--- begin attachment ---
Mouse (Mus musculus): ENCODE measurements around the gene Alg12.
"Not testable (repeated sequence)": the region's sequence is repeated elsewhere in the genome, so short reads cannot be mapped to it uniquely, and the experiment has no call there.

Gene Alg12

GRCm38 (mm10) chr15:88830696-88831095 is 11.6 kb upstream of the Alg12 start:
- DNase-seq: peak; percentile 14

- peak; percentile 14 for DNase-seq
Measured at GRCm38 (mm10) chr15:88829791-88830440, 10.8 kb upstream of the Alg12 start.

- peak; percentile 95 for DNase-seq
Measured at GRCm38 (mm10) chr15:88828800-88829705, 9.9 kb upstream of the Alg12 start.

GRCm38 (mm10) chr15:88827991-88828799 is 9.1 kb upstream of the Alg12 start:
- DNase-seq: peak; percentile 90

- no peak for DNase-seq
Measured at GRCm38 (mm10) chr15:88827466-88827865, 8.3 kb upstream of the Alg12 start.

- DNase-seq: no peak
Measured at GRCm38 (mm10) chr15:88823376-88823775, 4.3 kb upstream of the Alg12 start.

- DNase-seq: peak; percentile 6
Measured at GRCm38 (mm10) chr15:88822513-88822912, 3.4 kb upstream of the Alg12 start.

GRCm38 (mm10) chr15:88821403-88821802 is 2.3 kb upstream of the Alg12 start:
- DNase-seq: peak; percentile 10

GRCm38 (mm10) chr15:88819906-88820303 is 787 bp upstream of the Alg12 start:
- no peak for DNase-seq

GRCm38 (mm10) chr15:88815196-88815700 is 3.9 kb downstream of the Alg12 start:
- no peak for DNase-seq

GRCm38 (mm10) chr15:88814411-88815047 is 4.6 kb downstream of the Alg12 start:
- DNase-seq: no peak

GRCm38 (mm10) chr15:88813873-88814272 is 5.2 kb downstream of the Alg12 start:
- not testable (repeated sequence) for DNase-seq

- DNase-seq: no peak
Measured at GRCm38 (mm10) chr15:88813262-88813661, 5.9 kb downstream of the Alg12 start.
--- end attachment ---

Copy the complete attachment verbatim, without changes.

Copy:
Mouse (Mus musculus): ENCODE measurements around the gene Alg12.
"Not testable (repeated sequence)": the region's sequence is repeated elsewhere in the genome, so short reads cannot be mapped to it uniquely, and the experiment has no call there.

Gene Alg12

GRCm38 (mm10) chr15:88830696-88831095 is 11.6 kb upstream of the Alg12 start:
- DNase-seq: peak; percentile 14

- peak; percentile 14 for DNase-seq
Measured at GRCm38 (mm10) chr15:88829791-88830440, 10.8 kb upstream of the Alg12 start.

- peak; percentile 95 for DNase-seq
Measured at GRCm38 (mm10) chr15:88828800-88829705, 9.9 kb upstream of the Alg12 start.

GRCm38 (mm10) chr15:88827991-88828799 is 9.1 kb upstream of the Alg12 start:
- DNase-seq: peak; percentile 90

- no peak for DNase-seq
Measured at GRCm38 (mm10) chr15:88827466-88827865, 8.3 kb upstream of the Alg12 start.

- DNase-seq: no peak
Measured at GRCm38 (mm10) chr15:88823376-88823775, 4.3 kb upstream of the Alg12 start.

- DNase-seq: peak; percentile 6
Measured at GRCm38 (mm10) chr15:88822513-88822912, 3.4 kb upstream of the Alg12 start.

GRCm38 (mm10) chr15:88821403-88821802 is 2.3 kb upstream of the Alg12 start:
- DNase-seq: peak; percentile 10

GRCm38 (mm10) chr15:88819906-88820303 is 787 bp upstream of the Alg12 start:
- no peak for DNase-seq

GRCm38 (mm10) chr15:88815196-88815700 is 3.9 kb downstream of the Alg12 start:
- no peak for DNase-seq

GRCm38 (mm10) chr15:88814411-88815047 is 4.6 kb downstream of the Alg12 start:
- DNase-seq: no peak

GRCm38 (mm10) chr15:88813873-88814272 is 5.2 kb downstream of the Alg12 start:
- not testable (repeated sequence) for DNase-seq

- DNase-seq: no peak
Measured at GRCm38 (mm10) chr15:88813262-88813661, 5.9 kb downstream of the Alg12 start.